Jordan was diagnosed with amyloidosis
In March 2006, Jordan revealed that he had been diagnosed with cardiac amyloidosis. The condition is rare, and with treatment, median life expectancy was four years. Jordan began chemotherapy the following month and participated in clinical drug trials studying the efficacy of Revlimid. Jordan died the following year, on September 16th, 2007, at 58.
Jordan's impressive sword collection went towards medical research
Jordan had hundreds of swords and knives in his personal collection. After his death, the family auctioned them off for fans to enjoy with the proceeds going to amyloidosis research. In the collection were multiple scimitars, dozens of Japanese swords, a “horsehead” saber from 1830, Randall knives, and antique Chinese swords. In addition, Jordan was a pipe-smoker and enjoyed a massive pipe collection. Both hobbies are apparent in the Wheel of Time series.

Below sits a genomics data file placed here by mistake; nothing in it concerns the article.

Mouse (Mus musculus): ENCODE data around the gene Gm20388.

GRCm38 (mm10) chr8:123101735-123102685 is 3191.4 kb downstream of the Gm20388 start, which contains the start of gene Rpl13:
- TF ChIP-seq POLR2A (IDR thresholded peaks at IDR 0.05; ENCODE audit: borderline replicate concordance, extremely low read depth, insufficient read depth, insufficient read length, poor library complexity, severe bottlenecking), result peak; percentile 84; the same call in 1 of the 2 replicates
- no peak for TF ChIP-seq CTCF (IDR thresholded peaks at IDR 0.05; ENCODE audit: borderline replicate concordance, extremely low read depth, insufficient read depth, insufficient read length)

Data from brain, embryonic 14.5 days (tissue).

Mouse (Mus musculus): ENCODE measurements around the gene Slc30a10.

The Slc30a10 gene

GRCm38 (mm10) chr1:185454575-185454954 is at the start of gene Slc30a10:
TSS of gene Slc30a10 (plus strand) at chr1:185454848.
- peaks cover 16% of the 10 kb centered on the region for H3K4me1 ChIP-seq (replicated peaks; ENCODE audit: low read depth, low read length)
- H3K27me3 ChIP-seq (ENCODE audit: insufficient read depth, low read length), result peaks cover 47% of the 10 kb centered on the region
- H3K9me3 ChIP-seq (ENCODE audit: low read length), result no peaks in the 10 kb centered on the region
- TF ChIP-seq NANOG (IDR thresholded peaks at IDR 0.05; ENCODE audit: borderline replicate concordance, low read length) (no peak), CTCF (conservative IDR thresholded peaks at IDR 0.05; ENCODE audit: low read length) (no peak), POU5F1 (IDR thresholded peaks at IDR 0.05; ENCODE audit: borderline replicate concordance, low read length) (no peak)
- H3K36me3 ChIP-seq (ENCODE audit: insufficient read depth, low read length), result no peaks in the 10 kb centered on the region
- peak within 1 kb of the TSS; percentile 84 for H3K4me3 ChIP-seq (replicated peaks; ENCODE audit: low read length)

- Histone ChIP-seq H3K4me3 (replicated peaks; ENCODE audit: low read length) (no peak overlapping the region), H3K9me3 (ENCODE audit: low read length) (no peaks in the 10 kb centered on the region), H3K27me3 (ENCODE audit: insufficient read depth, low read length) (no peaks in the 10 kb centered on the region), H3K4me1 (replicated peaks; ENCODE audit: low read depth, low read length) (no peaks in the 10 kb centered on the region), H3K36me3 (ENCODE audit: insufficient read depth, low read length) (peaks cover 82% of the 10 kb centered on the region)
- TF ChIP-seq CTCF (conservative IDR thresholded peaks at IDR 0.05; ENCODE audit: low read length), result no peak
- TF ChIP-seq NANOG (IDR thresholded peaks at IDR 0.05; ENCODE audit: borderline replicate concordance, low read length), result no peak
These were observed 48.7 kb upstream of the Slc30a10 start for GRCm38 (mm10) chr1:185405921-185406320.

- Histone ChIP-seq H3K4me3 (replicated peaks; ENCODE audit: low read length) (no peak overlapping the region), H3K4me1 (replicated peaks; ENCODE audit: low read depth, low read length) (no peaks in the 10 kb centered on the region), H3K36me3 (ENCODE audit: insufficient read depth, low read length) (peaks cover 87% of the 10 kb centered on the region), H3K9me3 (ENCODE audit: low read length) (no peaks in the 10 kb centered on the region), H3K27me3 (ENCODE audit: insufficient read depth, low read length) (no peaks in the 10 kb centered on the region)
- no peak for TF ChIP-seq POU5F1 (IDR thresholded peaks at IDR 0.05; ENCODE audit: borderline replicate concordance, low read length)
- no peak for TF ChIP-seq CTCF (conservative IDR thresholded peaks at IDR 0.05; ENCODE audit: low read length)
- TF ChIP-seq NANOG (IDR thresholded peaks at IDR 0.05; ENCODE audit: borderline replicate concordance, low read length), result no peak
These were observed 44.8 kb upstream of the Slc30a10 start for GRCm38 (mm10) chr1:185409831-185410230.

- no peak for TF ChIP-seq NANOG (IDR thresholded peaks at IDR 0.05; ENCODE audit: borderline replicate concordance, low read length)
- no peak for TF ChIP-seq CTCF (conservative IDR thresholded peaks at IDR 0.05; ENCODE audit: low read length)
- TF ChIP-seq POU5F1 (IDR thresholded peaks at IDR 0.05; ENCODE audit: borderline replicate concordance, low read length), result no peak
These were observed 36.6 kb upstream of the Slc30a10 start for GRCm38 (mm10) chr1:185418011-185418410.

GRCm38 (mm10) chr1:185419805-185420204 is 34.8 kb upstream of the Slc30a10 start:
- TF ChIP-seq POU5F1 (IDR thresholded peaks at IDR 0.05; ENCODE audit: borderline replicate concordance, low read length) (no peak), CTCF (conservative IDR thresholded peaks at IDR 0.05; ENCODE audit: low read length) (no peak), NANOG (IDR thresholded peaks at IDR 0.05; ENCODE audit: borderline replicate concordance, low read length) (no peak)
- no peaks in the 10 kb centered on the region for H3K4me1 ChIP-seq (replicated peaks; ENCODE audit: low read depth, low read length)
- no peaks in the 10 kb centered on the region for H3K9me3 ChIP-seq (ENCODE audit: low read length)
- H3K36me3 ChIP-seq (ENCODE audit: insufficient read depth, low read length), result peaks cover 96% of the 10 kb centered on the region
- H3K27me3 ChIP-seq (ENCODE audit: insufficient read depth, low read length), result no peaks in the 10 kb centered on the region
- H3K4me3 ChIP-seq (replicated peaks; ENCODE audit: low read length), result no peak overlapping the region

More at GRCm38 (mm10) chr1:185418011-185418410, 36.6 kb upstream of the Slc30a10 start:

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Jordan also considered himself an avid outdoorsman and enjoyed fishing, sailing, and hunting. He played chess, poker, pool, and was a history buff.
He received posthumous honors
In 2008, Jordan was inducted posthumously into the South Carolina Academy of Authors. The induction was a great honor, as inductees are chosen based on whether their works are seen as culturally relevant.
In addition to this honor and the exhibit at the Citadel, Jordan’s papers are included in the special collections of Charleston College. These papers include typewritten manuscripts with handwritten copyedits, annotations, galleys, unpublished works, correspondence, and other papers relating to his life and career.